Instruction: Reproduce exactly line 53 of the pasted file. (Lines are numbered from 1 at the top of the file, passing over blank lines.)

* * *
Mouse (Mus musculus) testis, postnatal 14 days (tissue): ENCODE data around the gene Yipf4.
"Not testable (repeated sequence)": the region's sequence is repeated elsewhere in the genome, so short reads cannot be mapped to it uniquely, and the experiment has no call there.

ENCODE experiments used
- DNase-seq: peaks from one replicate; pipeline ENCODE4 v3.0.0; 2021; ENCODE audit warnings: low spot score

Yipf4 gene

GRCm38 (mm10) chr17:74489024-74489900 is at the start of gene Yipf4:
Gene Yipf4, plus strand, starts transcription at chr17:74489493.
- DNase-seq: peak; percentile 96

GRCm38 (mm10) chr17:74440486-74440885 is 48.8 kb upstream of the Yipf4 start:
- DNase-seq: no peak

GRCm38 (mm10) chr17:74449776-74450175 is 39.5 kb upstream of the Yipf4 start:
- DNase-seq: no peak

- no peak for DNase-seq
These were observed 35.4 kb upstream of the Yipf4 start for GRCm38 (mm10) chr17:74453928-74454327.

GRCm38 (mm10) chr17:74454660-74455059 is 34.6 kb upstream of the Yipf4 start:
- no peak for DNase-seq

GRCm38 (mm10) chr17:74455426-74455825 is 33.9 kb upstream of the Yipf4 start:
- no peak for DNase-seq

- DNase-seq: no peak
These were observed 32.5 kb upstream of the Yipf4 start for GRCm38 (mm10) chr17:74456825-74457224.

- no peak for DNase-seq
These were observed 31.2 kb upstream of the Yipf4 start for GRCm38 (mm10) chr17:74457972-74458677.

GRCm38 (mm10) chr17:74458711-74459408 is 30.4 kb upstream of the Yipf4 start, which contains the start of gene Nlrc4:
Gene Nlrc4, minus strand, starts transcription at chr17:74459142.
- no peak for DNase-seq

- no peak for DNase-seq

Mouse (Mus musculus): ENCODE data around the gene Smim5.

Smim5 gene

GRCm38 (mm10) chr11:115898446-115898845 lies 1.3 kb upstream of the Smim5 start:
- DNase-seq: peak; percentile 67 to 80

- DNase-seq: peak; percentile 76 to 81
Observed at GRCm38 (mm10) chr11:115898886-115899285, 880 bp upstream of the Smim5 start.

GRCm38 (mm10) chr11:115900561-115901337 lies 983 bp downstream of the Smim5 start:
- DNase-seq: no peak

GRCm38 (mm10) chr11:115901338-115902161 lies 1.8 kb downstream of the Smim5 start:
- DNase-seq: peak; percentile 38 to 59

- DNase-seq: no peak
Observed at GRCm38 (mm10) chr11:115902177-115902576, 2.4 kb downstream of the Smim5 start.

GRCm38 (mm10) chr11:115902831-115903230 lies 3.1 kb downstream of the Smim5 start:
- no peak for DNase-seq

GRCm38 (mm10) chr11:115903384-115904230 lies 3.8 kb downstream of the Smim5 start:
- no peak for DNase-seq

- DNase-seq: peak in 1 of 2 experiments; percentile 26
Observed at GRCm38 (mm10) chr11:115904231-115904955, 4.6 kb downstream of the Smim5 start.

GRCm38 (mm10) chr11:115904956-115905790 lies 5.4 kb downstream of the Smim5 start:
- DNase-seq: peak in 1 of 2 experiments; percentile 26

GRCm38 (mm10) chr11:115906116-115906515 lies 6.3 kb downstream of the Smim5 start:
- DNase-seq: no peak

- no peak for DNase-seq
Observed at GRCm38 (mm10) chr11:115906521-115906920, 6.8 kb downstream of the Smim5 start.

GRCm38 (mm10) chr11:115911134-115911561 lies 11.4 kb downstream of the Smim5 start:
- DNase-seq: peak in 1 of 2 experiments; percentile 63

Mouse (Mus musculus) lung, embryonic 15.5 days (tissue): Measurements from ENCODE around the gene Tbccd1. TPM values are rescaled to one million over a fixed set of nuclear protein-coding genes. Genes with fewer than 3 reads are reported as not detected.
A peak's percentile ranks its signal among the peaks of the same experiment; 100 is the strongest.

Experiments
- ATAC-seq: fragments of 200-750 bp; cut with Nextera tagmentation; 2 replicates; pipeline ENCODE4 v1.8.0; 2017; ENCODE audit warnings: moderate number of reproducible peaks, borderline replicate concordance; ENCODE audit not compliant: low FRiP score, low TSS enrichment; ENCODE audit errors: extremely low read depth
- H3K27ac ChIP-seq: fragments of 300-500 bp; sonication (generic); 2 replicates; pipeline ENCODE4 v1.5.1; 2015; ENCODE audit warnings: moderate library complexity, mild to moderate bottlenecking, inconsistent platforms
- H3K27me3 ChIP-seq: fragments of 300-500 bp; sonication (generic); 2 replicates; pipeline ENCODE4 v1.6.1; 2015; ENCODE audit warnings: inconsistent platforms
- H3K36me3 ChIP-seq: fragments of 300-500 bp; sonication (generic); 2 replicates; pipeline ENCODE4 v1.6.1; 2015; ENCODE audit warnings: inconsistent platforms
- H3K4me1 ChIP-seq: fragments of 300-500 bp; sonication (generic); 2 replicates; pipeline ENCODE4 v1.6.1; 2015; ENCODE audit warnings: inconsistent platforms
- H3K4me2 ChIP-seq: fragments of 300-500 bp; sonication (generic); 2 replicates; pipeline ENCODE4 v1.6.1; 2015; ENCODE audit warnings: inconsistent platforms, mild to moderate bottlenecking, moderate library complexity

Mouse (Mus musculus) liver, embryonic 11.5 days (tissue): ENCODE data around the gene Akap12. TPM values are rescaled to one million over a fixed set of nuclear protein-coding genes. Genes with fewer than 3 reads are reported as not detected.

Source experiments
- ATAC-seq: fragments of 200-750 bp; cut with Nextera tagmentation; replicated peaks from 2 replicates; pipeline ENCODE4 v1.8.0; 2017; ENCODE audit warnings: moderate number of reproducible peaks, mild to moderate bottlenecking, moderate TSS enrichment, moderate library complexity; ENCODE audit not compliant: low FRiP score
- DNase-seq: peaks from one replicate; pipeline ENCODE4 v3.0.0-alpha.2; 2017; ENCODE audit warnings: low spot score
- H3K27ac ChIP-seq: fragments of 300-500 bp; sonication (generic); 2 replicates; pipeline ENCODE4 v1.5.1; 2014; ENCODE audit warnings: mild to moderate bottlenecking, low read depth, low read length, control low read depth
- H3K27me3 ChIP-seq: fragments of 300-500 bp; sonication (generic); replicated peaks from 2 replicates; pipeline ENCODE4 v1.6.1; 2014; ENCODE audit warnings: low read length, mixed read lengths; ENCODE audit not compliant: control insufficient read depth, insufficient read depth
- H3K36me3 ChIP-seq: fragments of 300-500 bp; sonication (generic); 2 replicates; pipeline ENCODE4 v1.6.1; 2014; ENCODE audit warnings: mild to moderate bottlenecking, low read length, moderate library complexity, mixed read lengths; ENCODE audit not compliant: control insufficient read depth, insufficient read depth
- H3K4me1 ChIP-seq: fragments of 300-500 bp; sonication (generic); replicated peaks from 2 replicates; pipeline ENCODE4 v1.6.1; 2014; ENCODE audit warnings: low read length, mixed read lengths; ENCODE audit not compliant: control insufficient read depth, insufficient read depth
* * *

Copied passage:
Mouse (Mus musculus) lung, embryonic 15.5 days (tissue): Measurements from ENCODE around the gene Tbccd1. TPM values are rescaled to one million over a fixed set of nuclear protein-coding genes. Genes with fewer than 3 reads are reported as not detected.